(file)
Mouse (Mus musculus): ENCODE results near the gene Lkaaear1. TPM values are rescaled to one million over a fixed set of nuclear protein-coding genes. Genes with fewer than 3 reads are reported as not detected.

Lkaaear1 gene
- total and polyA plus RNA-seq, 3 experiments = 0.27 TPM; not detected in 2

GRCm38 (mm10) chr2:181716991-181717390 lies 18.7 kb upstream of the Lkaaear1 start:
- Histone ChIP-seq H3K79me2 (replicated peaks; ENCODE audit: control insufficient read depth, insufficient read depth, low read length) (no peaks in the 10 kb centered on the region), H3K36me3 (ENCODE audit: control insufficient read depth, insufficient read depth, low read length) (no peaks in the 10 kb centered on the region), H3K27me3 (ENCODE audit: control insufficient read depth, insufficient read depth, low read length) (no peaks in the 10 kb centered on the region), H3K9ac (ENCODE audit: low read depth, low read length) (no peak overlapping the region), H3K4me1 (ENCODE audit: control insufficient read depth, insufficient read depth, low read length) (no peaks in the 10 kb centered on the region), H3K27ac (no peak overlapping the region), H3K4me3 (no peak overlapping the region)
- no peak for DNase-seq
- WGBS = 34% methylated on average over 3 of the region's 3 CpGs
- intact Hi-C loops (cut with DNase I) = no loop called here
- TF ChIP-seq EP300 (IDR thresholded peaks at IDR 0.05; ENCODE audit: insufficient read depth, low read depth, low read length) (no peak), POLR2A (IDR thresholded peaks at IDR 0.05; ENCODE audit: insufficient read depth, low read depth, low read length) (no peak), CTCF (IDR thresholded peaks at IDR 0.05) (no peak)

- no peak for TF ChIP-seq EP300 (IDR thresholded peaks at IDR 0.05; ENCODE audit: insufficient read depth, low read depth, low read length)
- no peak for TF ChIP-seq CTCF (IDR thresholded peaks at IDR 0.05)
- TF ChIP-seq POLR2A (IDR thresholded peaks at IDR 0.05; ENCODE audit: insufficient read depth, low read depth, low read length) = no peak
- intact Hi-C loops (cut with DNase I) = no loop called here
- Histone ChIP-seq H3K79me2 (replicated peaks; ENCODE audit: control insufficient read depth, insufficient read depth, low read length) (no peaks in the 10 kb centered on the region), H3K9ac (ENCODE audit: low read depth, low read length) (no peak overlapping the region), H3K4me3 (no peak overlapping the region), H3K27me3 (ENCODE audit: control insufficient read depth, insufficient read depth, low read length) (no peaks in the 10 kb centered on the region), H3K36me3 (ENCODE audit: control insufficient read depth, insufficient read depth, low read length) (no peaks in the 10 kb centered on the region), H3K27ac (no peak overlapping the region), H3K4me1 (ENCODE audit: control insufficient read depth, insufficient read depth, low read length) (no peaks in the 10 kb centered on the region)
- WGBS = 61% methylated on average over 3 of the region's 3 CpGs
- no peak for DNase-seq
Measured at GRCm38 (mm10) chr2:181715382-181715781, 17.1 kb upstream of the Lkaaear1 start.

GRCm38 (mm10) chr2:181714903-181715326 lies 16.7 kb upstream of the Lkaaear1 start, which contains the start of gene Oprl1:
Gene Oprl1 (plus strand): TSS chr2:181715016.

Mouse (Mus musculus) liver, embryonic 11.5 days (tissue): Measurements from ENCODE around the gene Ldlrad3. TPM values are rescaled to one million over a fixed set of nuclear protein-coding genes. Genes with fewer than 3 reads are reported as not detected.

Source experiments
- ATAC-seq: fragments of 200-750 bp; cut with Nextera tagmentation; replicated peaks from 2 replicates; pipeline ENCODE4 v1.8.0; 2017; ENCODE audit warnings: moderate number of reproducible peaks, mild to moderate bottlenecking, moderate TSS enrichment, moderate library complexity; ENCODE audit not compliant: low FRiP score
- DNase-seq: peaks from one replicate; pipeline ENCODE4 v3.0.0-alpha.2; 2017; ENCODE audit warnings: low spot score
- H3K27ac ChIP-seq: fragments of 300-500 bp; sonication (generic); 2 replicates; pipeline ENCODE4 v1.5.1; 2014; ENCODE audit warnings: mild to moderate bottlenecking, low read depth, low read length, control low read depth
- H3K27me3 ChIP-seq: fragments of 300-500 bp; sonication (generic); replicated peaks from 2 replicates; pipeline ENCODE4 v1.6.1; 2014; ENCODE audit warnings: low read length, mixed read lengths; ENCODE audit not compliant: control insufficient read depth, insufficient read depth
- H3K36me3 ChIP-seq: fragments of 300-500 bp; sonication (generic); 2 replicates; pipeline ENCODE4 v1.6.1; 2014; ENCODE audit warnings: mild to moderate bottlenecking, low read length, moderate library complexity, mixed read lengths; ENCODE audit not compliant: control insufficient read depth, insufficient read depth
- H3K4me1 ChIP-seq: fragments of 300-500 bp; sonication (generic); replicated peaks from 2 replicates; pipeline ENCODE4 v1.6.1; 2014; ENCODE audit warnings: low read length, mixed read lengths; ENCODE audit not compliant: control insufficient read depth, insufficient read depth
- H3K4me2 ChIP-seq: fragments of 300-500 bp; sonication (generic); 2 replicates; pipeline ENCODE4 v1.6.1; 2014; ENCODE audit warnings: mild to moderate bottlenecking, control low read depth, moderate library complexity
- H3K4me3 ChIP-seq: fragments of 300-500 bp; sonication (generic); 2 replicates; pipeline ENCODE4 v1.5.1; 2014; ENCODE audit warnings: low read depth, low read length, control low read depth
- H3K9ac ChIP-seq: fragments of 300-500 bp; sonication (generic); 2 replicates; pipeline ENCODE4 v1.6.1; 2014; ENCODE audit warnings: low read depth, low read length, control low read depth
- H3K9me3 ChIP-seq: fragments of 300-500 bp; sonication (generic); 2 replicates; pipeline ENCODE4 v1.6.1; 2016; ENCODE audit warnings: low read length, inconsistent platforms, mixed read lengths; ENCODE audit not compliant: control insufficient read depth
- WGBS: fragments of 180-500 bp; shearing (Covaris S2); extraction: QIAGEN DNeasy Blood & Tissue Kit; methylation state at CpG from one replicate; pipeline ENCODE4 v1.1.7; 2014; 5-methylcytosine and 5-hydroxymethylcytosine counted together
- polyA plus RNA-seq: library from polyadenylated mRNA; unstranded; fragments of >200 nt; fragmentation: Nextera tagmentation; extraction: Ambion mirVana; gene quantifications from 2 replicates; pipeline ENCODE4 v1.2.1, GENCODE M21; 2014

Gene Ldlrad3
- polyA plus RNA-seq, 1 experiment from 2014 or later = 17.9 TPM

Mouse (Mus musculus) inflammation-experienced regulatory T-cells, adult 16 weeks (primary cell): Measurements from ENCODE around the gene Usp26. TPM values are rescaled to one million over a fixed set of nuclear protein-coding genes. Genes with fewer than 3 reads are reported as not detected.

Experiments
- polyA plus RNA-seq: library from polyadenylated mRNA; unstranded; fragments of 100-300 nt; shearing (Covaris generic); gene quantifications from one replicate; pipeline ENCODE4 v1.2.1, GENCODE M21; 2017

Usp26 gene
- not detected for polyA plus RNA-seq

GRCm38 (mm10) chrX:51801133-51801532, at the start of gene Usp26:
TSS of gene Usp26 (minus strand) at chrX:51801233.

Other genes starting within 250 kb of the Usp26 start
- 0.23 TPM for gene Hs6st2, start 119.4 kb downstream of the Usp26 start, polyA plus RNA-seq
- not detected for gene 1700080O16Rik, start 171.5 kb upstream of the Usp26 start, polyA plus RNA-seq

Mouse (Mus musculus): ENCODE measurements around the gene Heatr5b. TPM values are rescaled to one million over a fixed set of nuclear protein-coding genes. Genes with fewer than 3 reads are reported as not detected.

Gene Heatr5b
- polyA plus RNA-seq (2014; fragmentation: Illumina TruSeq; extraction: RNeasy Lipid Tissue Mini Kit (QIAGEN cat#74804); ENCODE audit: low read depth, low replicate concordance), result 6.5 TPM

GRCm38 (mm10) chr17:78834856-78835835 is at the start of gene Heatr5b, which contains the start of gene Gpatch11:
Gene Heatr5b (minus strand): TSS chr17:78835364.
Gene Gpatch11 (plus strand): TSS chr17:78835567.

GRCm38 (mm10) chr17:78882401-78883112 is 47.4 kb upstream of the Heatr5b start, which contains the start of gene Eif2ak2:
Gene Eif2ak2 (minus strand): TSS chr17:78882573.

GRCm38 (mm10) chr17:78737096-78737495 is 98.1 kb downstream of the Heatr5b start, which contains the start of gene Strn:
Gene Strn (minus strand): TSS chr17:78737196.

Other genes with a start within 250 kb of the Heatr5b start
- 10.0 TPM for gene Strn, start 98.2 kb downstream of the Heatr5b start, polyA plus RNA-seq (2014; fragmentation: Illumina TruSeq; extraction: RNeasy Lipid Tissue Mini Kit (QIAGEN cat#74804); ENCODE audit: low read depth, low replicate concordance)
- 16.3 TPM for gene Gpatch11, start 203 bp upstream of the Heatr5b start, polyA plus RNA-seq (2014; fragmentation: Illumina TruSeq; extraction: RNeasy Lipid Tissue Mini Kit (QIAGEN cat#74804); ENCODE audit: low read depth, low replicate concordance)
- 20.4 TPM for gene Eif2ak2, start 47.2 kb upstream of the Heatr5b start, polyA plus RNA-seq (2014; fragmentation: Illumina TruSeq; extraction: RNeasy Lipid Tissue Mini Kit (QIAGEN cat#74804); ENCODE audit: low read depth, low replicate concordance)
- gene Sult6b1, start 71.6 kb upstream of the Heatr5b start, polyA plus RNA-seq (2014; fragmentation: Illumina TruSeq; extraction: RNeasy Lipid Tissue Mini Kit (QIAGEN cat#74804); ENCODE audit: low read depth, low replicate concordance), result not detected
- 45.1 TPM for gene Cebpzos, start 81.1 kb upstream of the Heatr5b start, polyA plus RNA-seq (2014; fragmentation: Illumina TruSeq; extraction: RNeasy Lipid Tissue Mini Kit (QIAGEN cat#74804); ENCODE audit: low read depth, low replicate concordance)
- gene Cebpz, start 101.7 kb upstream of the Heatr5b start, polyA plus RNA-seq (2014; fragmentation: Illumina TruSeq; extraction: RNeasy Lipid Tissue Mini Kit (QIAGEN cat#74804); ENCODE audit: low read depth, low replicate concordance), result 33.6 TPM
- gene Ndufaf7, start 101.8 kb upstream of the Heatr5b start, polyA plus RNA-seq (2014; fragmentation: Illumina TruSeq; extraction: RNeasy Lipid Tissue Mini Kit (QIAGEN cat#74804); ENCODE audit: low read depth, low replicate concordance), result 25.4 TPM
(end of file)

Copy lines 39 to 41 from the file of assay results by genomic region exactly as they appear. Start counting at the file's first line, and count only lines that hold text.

Usp26 gene
- not detected for polyA plus RNA-seq

GRCm38 (mm10) chrX:51801133-51801532, at the start of gene Usp26: